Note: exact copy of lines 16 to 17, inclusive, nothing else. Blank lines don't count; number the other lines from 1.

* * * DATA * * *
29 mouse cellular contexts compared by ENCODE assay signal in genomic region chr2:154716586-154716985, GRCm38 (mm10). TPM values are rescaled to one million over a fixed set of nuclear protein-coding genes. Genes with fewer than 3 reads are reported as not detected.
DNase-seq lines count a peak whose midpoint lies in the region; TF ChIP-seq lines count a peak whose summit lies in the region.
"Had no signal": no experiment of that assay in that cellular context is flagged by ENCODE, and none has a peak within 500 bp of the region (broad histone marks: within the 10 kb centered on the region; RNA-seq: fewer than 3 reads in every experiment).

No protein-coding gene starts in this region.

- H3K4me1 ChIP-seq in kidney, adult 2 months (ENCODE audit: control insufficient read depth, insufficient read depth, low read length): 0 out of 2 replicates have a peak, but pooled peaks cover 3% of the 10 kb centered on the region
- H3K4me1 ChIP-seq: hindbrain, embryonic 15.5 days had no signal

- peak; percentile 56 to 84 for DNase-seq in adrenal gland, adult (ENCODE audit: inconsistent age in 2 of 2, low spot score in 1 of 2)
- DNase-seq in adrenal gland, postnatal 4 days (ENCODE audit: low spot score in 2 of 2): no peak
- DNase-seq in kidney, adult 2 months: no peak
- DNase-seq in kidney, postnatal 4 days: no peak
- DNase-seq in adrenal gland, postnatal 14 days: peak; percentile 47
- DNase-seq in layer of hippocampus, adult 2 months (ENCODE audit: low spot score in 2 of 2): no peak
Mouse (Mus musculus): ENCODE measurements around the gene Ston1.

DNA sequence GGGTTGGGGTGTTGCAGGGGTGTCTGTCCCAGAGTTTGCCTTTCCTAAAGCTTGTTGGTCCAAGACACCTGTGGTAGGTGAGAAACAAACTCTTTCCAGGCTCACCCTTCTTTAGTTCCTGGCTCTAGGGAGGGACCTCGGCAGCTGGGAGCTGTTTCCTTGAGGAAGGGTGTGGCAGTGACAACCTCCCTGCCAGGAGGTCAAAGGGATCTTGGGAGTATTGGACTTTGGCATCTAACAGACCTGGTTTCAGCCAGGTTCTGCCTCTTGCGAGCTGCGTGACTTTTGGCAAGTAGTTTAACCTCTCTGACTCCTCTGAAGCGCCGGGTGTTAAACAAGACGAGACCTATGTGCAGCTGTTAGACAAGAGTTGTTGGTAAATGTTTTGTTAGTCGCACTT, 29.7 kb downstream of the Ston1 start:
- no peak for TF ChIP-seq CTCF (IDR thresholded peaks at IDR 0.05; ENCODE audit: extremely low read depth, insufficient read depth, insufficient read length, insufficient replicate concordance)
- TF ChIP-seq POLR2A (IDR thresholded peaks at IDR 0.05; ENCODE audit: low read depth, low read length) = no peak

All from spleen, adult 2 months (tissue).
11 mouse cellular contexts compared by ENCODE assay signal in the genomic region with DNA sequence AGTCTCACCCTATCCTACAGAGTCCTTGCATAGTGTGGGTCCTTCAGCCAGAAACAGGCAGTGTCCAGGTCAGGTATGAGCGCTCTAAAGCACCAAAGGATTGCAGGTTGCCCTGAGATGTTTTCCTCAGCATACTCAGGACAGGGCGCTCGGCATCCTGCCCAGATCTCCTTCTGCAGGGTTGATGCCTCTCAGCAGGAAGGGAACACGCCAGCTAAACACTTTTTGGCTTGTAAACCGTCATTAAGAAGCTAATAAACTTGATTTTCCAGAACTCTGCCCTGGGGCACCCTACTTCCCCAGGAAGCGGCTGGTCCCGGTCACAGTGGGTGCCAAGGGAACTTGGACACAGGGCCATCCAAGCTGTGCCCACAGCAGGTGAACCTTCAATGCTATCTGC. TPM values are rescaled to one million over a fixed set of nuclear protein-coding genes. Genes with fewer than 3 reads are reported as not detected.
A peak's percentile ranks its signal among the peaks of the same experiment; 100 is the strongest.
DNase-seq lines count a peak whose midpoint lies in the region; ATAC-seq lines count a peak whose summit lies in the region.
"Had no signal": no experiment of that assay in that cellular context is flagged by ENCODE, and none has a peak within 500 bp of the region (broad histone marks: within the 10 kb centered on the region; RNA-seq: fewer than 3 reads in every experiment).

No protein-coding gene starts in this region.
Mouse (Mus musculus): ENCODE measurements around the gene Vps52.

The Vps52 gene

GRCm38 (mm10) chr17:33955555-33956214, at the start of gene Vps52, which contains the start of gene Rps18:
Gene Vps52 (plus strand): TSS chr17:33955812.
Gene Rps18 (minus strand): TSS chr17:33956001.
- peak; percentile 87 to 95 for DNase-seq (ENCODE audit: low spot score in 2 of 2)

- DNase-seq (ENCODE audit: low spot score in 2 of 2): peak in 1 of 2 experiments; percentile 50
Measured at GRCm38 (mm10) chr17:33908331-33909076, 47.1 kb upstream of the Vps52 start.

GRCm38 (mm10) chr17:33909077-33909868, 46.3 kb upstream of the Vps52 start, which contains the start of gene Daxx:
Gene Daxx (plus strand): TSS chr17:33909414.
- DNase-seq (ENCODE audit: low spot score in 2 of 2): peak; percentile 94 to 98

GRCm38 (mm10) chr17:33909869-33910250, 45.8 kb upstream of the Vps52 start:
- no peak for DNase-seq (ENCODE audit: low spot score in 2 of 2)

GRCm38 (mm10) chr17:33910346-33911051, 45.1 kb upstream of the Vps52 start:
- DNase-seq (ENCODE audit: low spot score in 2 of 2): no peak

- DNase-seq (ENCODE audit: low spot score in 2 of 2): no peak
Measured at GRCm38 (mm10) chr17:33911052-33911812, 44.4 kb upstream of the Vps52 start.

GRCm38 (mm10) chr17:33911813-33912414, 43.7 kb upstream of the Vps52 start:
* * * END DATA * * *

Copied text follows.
- TF ChIP-seq POLR2A (IDR thresholded peaks at IDR 0.05; ENCODE audit: low read depth, low read length) = no peak

All from spleen, adult 2 months (tissue).